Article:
Students to perform Yoko Ono work in Cambridge
Published: 7 June 2019 at 12:30
ARU and University of Cambridge join forces for Sky Piece to Jesus Christ performance
Students from Anglia Ruskin University and the University of Cambridge will perform Yoko Ono’s unforgettable Sky Piece to Jesus Christ in Cambridge on Saturday, 15 June (6pm).
Directed by Gabriella Daris and conducted by Dr Paul Rhys, eight musicians will perform Vivaldi’s exuberant Concerto in D Major RV 781, while another group of performers gradually and gently intervene in such a way as to silence their playing. Sky Piece to Jesus Christ was first performed in New York in 1965, with La Monte Young conducting a group of Fluxus musicians.
Dr Rhys, Senior Lecturer in Music at ARU, said:
Sky Piece to Jesus Christ
“Yoko Ono draws inspiration from the example of John Cage in creating a work that reaches for the beauty of silence and cheerfully disregards musical tradition. It promises to be an unusual and thought-provoking evening.”
, which will be staged at Downing College’s Howard Theatre, is one of the free public events for the exhibition YOKO ONO: SKY PIECES, curated by Gabriella Daris and on show at The Heong Gallery, Downing College, until 8 October.
YOKO ONO: SKY PIECES reflects Ono’s fascination with the sky, which stemmed from her exile from Tokyo during the World War II bombing raids, and is part of YOKO ONO: LOOKING FOR… which is showcasing Ono’s work in Cambridge for the first time.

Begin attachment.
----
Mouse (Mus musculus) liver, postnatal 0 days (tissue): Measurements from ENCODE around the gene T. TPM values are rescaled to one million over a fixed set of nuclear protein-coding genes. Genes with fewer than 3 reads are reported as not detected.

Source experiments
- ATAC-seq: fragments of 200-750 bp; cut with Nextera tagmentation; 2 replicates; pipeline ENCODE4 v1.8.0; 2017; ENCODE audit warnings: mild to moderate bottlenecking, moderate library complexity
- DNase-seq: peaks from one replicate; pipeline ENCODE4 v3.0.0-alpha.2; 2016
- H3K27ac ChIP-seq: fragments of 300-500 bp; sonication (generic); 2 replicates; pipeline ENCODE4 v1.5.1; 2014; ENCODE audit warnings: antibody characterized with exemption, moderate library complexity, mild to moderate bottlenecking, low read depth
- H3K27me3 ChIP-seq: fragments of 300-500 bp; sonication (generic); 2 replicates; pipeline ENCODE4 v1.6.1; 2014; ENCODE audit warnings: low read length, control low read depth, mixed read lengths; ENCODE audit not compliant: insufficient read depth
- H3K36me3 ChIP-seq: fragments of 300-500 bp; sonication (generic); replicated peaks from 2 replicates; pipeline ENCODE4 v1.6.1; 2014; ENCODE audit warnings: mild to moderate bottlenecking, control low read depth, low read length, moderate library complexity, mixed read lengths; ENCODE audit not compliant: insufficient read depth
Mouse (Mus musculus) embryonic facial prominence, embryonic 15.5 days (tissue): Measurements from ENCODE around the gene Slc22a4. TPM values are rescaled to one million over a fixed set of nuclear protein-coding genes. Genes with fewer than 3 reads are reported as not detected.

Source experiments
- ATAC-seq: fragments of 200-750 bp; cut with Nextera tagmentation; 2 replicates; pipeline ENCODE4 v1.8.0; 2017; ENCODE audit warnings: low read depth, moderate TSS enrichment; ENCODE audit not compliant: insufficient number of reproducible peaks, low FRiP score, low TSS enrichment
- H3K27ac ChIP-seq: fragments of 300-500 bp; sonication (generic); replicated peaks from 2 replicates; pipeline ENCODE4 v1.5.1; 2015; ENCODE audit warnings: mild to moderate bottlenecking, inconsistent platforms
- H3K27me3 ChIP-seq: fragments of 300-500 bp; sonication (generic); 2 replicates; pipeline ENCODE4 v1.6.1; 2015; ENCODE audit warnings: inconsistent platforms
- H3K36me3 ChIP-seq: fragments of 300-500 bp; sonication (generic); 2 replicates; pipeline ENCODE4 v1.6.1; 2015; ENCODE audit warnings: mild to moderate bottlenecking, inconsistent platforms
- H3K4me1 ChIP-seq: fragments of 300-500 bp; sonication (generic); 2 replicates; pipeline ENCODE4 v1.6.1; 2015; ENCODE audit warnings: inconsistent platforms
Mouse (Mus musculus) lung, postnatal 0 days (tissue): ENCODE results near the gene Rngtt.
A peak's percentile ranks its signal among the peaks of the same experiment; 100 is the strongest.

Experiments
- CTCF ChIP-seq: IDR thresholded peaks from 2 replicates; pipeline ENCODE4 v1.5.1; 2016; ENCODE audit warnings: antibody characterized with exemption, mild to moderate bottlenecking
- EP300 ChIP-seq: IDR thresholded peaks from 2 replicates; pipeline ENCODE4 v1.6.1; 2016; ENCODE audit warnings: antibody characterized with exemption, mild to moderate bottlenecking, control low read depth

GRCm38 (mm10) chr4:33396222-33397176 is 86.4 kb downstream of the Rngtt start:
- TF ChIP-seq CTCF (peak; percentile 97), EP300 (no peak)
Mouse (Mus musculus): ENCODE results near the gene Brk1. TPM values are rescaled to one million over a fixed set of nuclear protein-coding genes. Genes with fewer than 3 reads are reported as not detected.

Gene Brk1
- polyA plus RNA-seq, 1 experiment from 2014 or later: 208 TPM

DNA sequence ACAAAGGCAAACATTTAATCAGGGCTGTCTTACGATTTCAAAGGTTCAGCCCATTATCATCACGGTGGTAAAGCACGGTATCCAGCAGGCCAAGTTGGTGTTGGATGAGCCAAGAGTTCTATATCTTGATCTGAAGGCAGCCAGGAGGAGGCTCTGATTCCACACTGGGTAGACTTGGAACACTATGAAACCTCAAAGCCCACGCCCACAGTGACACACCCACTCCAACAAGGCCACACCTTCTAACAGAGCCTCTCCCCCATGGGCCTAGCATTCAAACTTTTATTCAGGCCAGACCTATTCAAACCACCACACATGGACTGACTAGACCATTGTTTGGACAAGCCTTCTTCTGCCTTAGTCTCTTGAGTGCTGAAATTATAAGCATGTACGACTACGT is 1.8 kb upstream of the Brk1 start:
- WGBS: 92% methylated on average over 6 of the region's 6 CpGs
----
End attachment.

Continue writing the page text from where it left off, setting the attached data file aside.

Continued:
YOKO ONO: LOOKING FOR… will feature a diverse programme interventions, installations, performances, screenings and symposia, at venues including Lady Mitchell Hall, The Heong Gallery, Howard Theatre, Alison Richard Building, the Ruskin Gallery and Mumford Theatre at ARU, and Cambridge Junction, as well as many public sites in the city.
The event on Saturday, 15 June is free to attend and the performance will be followed by a discussion and Q&A with Dr Paul Rhys of ARU, and art historian and critic Gabriella Daris, curator of the exhibition YOKO ONO: LOOKING FOR…, moderated by Dr Ross Cole, Research Fellow in Music at the University of Cambridge. To reserve a place, please email firstname.lastname@example.org